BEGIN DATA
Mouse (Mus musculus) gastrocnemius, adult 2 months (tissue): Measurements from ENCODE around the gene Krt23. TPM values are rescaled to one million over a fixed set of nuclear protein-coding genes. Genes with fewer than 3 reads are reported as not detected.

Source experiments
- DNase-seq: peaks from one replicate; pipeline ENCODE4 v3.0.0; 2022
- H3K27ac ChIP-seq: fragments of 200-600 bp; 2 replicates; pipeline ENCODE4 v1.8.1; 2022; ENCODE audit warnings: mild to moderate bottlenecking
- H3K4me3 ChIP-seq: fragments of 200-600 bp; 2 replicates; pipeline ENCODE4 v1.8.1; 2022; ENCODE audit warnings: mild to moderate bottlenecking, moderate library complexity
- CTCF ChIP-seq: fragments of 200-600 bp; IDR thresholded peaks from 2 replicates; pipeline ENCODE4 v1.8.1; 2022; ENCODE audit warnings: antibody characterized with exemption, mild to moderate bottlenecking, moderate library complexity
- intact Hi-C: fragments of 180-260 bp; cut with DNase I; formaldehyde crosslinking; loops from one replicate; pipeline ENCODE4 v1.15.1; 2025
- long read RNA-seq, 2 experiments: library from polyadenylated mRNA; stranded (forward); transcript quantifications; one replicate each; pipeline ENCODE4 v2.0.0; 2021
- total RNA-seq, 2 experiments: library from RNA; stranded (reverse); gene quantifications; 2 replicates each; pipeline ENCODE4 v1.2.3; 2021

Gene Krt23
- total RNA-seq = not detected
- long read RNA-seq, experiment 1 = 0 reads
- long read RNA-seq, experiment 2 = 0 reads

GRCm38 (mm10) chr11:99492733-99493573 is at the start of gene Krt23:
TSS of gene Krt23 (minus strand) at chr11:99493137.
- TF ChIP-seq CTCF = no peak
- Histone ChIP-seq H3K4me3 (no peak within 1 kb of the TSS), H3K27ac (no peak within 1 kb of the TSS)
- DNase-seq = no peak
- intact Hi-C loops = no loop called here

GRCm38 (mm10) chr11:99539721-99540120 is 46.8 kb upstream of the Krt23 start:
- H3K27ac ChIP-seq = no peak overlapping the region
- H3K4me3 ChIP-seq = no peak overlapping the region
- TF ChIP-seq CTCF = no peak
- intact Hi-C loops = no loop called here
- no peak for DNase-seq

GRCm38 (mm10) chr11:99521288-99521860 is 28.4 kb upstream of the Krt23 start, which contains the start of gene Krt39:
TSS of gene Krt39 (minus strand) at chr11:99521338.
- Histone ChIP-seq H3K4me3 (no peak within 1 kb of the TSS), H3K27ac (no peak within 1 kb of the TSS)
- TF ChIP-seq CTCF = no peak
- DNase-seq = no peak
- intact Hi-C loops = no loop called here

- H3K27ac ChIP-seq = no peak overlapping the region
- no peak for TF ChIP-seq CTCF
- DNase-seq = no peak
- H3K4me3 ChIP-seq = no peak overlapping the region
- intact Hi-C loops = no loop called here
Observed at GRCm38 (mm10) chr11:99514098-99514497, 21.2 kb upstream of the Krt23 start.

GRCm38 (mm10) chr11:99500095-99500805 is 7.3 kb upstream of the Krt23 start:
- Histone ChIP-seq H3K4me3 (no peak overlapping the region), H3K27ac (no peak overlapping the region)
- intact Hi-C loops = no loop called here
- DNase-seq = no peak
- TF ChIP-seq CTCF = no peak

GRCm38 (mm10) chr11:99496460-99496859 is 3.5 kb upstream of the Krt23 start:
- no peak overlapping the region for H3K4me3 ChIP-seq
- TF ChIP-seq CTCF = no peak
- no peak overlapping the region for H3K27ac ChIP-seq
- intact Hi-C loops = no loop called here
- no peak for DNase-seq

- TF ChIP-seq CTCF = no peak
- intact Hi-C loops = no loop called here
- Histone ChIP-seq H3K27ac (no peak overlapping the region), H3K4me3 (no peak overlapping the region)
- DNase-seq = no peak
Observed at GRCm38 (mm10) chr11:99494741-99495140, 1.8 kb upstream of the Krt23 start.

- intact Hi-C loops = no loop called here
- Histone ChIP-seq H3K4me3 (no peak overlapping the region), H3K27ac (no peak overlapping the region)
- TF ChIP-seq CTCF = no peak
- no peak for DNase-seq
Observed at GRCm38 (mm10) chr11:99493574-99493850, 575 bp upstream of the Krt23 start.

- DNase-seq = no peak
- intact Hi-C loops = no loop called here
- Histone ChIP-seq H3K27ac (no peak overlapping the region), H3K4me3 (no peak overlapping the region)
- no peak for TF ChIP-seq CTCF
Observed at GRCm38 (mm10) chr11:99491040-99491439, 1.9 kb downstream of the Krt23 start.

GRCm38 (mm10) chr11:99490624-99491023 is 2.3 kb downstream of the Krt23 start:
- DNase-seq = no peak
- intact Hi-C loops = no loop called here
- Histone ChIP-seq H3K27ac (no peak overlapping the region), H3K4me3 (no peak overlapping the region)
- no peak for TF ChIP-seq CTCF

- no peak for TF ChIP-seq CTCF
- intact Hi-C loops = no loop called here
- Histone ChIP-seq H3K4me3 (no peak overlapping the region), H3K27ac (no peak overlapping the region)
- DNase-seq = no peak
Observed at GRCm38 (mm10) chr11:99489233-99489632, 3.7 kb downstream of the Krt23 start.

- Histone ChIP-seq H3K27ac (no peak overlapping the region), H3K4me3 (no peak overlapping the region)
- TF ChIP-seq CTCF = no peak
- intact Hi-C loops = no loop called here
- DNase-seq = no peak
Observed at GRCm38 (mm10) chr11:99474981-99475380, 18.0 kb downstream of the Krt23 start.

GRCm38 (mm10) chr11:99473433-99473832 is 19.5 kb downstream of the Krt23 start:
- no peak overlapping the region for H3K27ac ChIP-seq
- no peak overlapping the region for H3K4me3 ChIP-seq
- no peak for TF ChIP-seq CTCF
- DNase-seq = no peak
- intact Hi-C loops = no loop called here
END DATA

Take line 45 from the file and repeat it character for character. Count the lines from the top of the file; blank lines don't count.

- TF ChIP-seq CTCF = no peak